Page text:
Edinburgh's rainbow bridge: Council agrees to look at alternative option to demolition
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A report to the transport and environment committee said the bridge, which originally carried traffic over the Caledonian Railway, had reached the end of its lifespan, was beyond economic repair and should be demolished. It added that there was no funding available for a replacement crossing.
But Roisin Therese, who manages the nearby Dreadnought pub with partner Toby Saltonstall, told the committee that infilling the bridge’s three arches, which would mean the deck of the bridge was no longer load-bearing, could be carried out for less than the estimated £500,000 cost of demolition and re-routing of utilities which run through the bridge.
She said as well as being an active pedestrian and cyclist thoroughfare, the bridge – which has been painted by volunteers, including local children, in the colours of the rainbow and is seen as an LGBTQ icon – was a much-valued community space.
She said countless children learned to ride their bikes there, birthday parties were held and in the summer it was a beer garden where adults could gather while kids played in safe environment.
Ms Therese said: “Having a space that is free and available for anyone to use is so important in an area where a lot of us are struggling financially.
"Most people in the area live in small tenement flats with no outside space and the bridge serves as their garden – somewhere for their kids and dogs to play and for them to spend time outdoors and connect with other people.”
She argued, based on projects elsewhere, that concrete infilling of the all three spans of the bridge was a better option than demolition. She said the campaign group had spoken to a professional bridge assessor who had inspected the structure and believed demolition was both unnecessary and more expensive.
And Ms Therese produced a quote from a bridge refurbishment expert suggesting a basic price of £28,920 for one arch.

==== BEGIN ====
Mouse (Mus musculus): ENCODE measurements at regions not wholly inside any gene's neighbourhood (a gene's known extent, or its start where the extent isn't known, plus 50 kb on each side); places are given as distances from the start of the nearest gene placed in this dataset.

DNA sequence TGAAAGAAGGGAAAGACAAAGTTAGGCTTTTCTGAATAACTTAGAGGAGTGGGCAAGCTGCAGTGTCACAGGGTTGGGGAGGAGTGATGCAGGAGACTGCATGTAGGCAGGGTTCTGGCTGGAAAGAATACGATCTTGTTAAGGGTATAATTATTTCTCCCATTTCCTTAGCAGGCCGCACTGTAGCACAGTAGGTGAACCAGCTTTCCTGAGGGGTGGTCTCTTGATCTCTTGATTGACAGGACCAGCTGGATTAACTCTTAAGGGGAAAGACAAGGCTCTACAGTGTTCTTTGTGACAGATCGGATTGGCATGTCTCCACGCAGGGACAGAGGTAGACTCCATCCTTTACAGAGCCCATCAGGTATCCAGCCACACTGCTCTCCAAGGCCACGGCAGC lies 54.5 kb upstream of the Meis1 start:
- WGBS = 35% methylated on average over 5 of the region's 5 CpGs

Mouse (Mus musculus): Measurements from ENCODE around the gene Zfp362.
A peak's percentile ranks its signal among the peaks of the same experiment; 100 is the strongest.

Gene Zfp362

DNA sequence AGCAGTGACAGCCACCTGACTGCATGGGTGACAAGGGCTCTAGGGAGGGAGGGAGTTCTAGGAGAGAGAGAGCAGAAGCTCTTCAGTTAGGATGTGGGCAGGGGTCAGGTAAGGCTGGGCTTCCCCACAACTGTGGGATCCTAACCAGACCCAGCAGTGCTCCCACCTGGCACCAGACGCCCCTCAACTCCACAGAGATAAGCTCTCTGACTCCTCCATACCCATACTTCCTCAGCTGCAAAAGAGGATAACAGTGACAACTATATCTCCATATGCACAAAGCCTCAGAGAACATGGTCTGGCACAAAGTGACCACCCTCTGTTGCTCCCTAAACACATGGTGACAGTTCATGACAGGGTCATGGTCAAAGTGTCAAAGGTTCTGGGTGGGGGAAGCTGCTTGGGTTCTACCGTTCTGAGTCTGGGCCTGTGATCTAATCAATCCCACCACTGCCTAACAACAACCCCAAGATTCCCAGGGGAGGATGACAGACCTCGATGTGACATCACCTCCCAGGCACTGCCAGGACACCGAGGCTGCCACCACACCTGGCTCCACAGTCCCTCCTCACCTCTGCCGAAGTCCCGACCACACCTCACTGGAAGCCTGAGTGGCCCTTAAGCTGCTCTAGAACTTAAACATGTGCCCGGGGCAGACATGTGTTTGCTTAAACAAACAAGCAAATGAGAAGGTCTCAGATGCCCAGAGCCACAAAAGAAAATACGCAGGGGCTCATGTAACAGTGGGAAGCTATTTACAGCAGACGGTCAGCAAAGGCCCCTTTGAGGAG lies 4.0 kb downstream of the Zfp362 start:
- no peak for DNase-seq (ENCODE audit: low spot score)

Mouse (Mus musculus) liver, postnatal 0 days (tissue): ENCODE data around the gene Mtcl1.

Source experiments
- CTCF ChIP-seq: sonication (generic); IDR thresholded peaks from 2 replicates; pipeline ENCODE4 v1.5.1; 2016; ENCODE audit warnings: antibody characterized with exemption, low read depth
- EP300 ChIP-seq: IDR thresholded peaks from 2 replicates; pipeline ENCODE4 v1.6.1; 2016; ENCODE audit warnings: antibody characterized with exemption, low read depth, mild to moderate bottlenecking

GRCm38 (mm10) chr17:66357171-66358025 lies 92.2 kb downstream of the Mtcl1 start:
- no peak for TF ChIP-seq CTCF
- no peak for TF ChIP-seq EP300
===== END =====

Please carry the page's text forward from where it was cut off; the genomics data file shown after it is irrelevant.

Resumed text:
She said: “There would be further costs for materials and foundation survey but, even with additional expense considered, all three arches of the bridge could potentially be repaired in this way for considerably less cost than demolition.”
She said the bridge provided essential connections to services, shops, schools and public transport links. Since its closure, people had been re-routed along the Hawthornvale Path, a dark and secluded cycle path, where they felt unsafe after dark and there were problems with litter, dog mess, broken glass, drug dealing discarded drug paraphernalia.
Ms Therese added that a petition to save the bridge had now attracted almost 4,000 signatures and more than 50 local and national businesses and organisations had signed an open letter asking for bridge to be restored.
Backing the campaigners, Leith Green councillor Chas Booth said he had worked with the other ward councillors to see if there was a way to retain bridge.
And they proposed a motion, which the committee agreed, asking officers to liaise with organisations or individuals with relevant expertise and bring an updated report outliningcosted options for retention of all three spans of the existing bridge, using infill.
Cllr Booth said: “There is no guarantee and until we look in more detail we won't know whether it's feasible for this bridge, but we very much hope it is possible.”